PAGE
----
A cynical end to one of gaming's great events
Mass Effect 3 is a special case, because games are a special case.
You could start at the final book of Stephen King's The Dark Tower series, but I would recommend against it; As it is, that book, taken out of the context of the epic story it concludes, is practically pointless literature, particularly as knowing the conclusion to that particular tale will vividly color your experience throughout the preceding books. But it is okay, and accepted, to release a book pointless when excluded from its greater arc. Customers know what they are buying into when the cover reads "book 7".
It is not okay to release a pointless video game. Games stand alone. A video game is a mechanical object, an engine and a process, and it is typically expected that you can jump into a trilogy and catch up, or get a tailored experience. In games, a higher number tends to mean "more and better", unlike films where it tends to mean "more and worse".
So looking at Mass Effect 3, a game that is at once a video game sequel, and the conclusion to a long, intricate and epic journey undertaken by followers of the series, the two perspectives clash. As the final moments of the game passed, I was elated. I was not only satisfied by the conclusion (and boy does it conclude), but I was made to reconsider the three games as a single object. I'd look back on everything I'd done up until that point, and memories of every fond moment I'd had washed over me. It was a true ending to a truly epic story, and (for the most part) it felt like I'd had significant influence on it. It felt like a real moment.
Moments like these are rare in video games. Bioshock's twist was one such moment, our "6th sense" if you will. These moments stick with you in a way moments in film typically can not, because when we play games with a strong narrative element it is typical to project; You don't say "And then Mario jumped over Bowser, hit the switch, and then Bowser fell in the lava". You say YOU did those things. Looking at the end of Mass Effect 3, I have a hard time imagining anyone on this planet having had the same journey as I did. It feels special, and bigger in a way games typically don't dare to go.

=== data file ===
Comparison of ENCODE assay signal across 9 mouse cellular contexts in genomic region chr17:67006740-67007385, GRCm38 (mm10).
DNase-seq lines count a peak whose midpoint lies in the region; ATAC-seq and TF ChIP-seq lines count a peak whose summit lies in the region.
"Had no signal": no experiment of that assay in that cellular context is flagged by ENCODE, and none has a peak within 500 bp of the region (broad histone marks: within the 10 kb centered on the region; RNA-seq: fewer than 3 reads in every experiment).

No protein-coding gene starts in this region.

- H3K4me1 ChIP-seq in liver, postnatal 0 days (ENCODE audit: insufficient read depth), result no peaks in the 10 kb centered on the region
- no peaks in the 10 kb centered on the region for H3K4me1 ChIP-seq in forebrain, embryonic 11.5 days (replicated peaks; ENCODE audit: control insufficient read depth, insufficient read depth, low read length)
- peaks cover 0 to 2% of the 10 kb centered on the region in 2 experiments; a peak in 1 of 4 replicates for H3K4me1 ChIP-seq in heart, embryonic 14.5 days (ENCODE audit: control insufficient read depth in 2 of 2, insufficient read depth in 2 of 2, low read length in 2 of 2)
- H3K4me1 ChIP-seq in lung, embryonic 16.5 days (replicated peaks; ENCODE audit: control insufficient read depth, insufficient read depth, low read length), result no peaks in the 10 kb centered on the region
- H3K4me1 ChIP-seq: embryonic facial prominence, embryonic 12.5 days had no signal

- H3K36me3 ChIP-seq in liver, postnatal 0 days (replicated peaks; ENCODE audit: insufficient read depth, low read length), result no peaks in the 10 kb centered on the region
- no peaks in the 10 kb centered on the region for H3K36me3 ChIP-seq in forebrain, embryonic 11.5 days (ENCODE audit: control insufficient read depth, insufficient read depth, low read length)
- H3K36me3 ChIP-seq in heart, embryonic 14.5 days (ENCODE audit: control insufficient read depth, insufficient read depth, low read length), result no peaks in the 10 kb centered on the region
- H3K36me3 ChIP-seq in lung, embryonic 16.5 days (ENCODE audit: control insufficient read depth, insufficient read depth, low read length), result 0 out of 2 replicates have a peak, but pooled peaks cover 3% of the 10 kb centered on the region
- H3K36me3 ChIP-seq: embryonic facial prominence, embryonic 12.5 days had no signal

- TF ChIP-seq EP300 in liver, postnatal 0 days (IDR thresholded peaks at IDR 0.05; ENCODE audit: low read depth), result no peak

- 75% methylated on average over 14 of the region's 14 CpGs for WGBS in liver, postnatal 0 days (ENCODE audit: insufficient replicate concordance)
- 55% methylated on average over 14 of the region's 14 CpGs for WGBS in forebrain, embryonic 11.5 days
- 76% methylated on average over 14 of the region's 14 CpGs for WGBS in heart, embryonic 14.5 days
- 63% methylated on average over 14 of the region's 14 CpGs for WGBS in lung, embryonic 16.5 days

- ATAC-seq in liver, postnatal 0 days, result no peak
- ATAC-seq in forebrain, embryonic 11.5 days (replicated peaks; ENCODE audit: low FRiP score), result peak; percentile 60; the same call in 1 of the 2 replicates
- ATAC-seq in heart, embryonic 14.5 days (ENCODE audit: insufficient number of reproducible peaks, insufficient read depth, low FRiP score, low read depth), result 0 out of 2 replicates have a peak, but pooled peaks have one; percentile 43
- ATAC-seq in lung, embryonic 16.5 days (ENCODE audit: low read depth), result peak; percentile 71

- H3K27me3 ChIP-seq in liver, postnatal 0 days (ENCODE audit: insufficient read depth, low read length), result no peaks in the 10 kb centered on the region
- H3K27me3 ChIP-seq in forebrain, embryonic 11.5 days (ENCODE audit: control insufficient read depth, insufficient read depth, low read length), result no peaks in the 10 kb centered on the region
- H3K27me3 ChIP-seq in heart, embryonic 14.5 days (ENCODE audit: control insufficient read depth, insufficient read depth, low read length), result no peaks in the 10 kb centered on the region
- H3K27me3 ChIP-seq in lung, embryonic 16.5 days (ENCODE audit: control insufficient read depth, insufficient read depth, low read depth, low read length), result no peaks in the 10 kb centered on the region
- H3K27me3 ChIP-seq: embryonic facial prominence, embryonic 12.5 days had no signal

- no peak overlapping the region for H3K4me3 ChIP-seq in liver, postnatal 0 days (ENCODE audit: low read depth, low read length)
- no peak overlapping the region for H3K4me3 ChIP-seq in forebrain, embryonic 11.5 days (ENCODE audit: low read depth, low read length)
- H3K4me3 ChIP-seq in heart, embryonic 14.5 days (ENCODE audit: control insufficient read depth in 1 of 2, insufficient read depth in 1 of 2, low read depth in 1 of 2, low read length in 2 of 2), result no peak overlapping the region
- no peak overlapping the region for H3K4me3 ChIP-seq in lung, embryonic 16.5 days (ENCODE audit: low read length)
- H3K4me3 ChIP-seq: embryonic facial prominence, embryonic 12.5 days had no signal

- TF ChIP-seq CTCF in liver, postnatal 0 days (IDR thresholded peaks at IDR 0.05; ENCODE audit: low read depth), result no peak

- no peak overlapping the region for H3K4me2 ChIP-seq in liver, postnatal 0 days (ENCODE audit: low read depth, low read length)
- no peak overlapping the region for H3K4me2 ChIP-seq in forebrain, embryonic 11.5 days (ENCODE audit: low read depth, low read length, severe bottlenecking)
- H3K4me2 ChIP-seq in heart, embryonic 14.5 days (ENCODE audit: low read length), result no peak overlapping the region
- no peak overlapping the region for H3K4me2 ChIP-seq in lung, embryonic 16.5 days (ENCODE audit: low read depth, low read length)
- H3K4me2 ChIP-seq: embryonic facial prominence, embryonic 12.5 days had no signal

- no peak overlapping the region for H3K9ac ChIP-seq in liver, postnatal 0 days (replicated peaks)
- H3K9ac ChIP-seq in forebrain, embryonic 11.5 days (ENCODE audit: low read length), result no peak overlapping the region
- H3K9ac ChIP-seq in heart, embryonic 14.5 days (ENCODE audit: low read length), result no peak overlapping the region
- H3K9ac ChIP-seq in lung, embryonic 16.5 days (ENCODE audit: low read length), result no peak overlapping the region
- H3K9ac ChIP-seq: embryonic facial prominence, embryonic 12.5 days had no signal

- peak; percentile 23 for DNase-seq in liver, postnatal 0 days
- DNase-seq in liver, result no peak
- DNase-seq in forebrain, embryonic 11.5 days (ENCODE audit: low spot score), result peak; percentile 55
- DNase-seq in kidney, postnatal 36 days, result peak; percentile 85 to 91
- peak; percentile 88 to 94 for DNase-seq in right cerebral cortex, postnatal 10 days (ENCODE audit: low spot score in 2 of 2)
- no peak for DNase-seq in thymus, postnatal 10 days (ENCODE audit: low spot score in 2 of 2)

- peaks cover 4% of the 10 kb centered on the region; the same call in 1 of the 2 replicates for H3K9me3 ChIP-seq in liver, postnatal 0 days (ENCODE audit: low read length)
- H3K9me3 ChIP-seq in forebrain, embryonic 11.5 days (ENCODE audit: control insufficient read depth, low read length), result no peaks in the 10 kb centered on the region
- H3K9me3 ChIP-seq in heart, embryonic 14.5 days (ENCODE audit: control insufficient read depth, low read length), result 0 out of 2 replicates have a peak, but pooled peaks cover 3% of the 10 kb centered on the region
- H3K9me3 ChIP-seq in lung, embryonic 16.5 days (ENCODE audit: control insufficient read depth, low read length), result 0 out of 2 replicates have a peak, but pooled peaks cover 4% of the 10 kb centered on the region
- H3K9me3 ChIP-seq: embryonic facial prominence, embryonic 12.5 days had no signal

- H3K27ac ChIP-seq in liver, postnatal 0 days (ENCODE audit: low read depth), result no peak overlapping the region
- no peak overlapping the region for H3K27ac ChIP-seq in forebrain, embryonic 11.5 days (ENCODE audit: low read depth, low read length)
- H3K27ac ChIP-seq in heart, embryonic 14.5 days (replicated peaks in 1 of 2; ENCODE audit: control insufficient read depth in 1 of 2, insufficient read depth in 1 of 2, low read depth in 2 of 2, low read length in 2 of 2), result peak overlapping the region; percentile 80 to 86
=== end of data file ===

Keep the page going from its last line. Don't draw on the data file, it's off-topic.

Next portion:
So it is a strange feeling to be so enraptured by the ending and idea of a game I'd spent most of my time with actively disliking. In hindsight, furrowing my brow in my best attempt at an objective perspective, I don't think I enjoyed much of Mass Effect 3 at all.
The first game was bewildering; It threw every idea it had at the wall and hoped most would stick. It was a joyously ambitious game, filled with locations to explore and generous helpings of intricate lore to indulge in. It was the least confident game, but by far the most exciting one to experience as a pure science fiction spectacle. It was the pilot episode of a show with so much potential it was bursting at the seams, and it was easy to forgive for its mechanical shortcomings.
The second game was confident, sharp, and focused. It shaved off so much fat that the question rose whether it could even be called an RPG anymore. Rock Paper Shotgun coined the phrase "Guns and conversation" to describe the genre that ME2 begun, and it's still the most apt. ME2's masterstroke was in its emphasis on individuals. The galaxy is in peril for sure, but the moment to moment game was about exploring the lives of individuals living in it. Getting to know the rogue's gallery of aliens and crazy people you gathered on your ship as you worked for a bunch of creepy space racists is the absolute high point of the series, and where the player's influence on the story became truly evident. Though some of the changes it made to the universe and technology were harder to justify in story terms than they were in game design terms, it was still one of the best games of this generation.